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Opening speech by Chief Executive-elect at Wharton Global Forum Hong Kong 2017 (English only) (with photo)
     Following are the opening remarks by the Chief Executive-elect, Mrs Carrie Lam, at the Wharton Global Forum Hong Kong 2017 this morning (June 23):

Dean Garrett (Dean, Wharton School of the University of Pennsylvania, Professor Geoffrey Garrett), George (Chairman of Wharton Global Forum Hong Kong, Mr George Hongchoy), distinguished guests, ladies and gentlemen,

     Good morning.

     It gives me great pleasure to join you all here today, at the 50th Wharton Global Forum, a flagship event of the University of Pennsylvania. Let me first thank the Wharton Business School for choosing Hong Kong for the third time to hold this memorable event and for those who have come from around the world. A big welcome to Hong Kong.

     For those who are not entirely familiar with the Hong Kong political structure, let me just explain briefly my position as the Chief Executive-elect. Hong Kong is a Special Administrative Region (SAR) of the People's Republic of China since July 1, 1997, operating under "one country, two systems", and enjoying a high degree of autonomy under the Basic Law. The Chief Executive of the HKSAR is the head of the HKSAR and is accountable to both the Central People's Government of the People's Republic of China and the HKSAR in accordance with the provisions of the Basic Law. The Chief Executive is selected by an Election Committee and appointed by the Central People’s Government, serving a term of five years. I resigned from my position as the Chief Secretary for Administration in the current term of government to contest in the election for the Fifth Term Chief Executive, won the election on March 26 this year and will take office in just a week's time, on July 1. Two days ago, I announced my team of Principal Officials, also appointed by the Central People's Government upon my nomination in accordance with the Basic Law. I wish to say that as a government-in-waiting, we are excited about the many opportunities ahead that will bring Hong Kong to greater heights.

     So when Mr Paul Cheng, one of your most senior alumnus - in age, he said, as he was a graduate in 1961 - invited me to speak at this Forum just three days after Election Day, he impressed upon me that the Wharton Global Forum is one of the most appropriate channels for me to "connect" with many distinguished people who hold senior positions in the finance and technology sectors and at the same time promote Hong Kong's financial and innovation hub status. Paul is clearly very clever as he knows well that "connectivity" is my election slogan, and finance as well as innovation are two major sectors in my economic development agenda.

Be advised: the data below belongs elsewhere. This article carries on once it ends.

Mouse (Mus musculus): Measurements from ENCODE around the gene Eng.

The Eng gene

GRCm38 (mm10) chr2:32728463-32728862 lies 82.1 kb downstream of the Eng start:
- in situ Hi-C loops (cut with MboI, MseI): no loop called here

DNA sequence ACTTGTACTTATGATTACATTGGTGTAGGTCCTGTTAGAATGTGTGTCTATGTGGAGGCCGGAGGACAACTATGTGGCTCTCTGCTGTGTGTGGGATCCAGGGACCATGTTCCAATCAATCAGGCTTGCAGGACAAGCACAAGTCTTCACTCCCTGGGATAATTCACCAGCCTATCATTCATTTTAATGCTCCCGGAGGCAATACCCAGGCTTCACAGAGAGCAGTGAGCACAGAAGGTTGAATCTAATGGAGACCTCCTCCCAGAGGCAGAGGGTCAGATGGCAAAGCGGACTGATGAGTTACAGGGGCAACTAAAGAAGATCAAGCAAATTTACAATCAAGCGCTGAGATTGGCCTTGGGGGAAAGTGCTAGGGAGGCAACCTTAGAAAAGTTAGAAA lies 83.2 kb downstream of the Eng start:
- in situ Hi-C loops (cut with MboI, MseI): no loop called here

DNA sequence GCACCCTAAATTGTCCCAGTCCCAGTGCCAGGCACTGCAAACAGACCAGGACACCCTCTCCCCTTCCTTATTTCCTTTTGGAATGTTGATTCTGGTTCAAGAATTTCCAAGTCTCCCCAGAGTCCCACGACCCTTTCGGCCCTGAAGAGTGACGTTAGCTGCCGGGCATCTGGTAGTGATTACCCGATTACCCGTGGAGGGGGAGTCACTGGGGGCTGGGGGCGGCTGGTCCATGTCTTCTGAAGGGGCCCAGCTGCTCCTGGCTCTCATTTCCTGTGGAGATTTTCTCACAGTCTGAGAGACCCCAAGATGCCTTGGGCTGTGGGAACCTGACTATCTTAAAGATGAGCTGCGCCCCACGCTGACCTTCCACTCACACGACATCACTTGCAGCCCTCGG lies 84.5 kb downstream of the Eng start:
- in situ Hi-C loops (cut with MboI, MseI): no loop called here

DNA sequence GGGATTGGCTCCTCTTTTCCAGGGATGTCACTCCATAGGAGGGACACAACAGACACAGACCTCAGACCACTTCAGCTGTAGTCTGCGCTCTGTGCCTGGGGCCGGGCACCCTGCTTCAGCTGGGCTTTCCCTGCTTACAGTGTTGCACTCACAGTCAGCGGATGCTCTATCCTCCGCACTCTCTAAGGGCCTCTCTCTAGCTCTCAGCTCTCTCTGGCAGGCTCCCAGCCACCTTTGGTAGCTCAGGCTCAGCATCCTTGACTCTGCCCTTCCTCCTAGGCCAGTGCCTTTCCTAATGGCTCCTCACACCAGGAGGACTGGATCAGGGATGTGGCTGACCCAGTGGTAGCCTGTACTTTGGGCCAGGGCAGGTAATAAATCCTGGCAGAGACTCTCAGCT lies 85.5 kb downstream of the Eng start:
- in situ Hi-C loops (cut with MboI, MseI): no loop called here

Before I talk about my vision for Hong Kong's financial and technology development, let me just impress upon you the strong ties between Hong Kong and the United States (US) on various fronts, and we have a great deal to learn from and offer each other. Last June, I made a nine-day fully packed official visit to the States, covering the three cities where we have an Economic and Trade Office, that is, Washington DC, New York and San Francisco, and picked up even more ideas for closer collaboration, some of which I have shared with the US Consul-General and the American Chamber of Commerce in Hong Kong.

     The United States is Hong Kong's second-largest trading partner. Hong Kong is America's ninth-largest export market. Last year, Hong Kong bought US$35 billion worth of goods made in America. Taking wine as an example, since we removed all wine duties in 2008, the total value of our wine imports has quadrupled, to a record breaking HK$12 billion last year. Indeed, American wineries continue to make a significant presence in major wine fairs in Hong Kong, namely the Hong Kong International Wine & Spirits Fair, Vinexpo, ProWine Asia and the Wine & Dine Festival. More amazing is that you can always enjoy fine American wine at many of our local restaurants or easily buy them at wine stores and supermarkets.

     Hong Kong is a cosmopolitan city and there is a strong American presence here. According to the US Consulate General in Hong Kong, some 90 000 US citizens are living in Hong Kong. Nearly 1 400 US companies operate in Hong Kong. And the American Chamber of Commerce in Hong Kong, with some 1 700 members, is the largest international chamber in the city and one of the largest American chambers outside the US.